The repeated administration of psychostimulants induces an enhanced behavioral response to a subsequent drug challenge. This behavioral sensitization is proposed to model the increased drug craving observed in human psychostimulant abusers. Using in vivo extracellular recordings from identified ventral tegmental area dopamine (DA) neurons, we report that amphetamine-sensitized rats display an activation of ventral hippocampal neuron firing and a significantly greater number of spontaneously active DA neurons compared with saline-treated rats. Moreover, TTX inactivation of the ventral hippocampus restores DA neuron activity to control levels and also blocks the expression of locomotor sensitization. Taken as a whole, we propose that behavioral sensitization to psychostimulant drugs is attributable, at least in part, to persistent activation of the ventral hippocampus-nucleus accumbens pathway, with the resultant increase in tonic DA neuron firing enabling an abnormally higher response to subsequent psychostimulant administration.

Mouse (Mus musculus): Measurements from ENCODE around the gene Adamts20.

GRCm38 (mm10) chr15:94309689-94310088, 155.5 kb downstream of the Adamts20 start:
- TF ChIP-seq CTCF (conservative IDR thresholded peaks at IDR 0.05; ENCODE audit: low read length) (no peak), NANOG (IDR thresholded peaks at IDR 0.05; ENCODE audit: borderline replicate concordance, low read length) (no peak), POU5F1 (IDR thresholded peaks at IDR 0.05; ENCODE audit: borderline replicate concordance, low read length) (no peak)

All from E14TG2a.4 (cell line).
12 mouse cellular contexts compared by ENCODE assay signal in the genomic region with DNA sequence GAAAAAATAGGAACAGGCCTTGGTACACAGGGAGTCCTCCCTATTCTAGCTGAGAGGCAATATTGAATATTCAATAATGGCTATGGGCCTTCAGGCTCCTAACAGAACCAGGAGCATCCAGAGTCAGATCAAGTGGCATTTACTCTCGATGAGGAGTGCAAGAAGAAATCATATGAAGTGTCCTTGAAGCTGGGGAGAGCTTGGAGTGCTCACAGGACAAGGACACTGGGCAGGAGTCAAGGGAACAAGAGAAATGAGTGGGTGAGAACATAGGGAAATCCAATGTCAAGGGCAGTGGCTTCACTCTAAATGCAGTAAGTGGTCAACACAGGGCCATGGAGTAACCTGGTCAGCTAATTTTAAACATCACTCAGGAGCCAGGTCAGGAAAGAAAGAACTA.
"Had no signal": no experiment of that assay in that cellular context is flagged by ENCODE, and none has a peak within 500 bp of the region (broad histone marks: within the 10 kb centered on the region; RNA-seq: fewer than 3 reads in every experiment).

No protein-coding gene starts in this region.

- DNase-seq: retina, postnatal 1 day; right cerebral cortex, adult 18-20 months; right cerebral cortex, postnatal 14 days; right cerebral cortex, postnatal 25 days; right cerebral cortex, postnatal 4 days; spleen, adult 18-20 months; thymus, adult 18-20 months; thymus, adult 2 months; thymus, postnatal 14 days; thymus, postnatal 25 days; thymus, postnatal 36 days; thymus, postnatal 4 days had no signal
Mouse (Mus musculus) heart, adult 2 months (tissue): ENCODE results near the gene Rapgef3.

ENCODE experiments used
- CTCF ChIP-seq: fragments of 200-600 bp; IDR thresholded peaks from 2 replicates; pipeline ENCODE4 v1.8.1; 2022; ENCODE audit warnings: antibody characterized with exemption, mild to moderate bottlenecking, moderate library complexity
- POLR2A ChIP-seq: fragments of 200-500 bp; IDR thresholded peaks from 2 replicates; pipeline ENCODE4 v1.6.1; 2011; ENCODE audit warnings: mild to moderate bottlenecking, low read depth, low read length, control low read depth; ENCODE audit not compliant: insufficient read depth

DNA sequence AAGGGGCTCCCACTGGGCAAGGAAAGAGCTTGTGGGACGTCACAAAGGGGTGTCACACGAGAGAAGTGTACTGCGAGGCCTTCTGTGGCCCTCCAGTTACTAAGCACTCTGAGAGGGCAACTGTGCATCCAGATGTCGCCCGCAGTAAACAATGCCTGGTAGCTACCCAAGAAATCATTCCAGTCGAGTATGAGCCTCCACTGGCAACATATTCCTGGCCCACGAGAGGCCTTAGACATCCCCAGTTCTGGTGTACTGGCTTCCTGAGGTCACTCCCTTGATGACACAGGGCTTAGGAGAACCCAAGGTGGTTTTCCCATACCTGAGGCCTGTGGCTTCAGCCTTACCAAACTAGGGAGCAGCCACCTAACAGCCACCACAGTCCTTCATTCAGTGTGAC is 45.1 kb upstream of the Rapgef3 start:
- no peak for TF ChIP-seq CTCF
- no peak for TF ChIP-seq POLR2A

|Original language||English (US)|
|Number of pages||7|
|Journal||Journal of Neuroscience|
|State||Published - Jul 30 2008|
- Drug abuse
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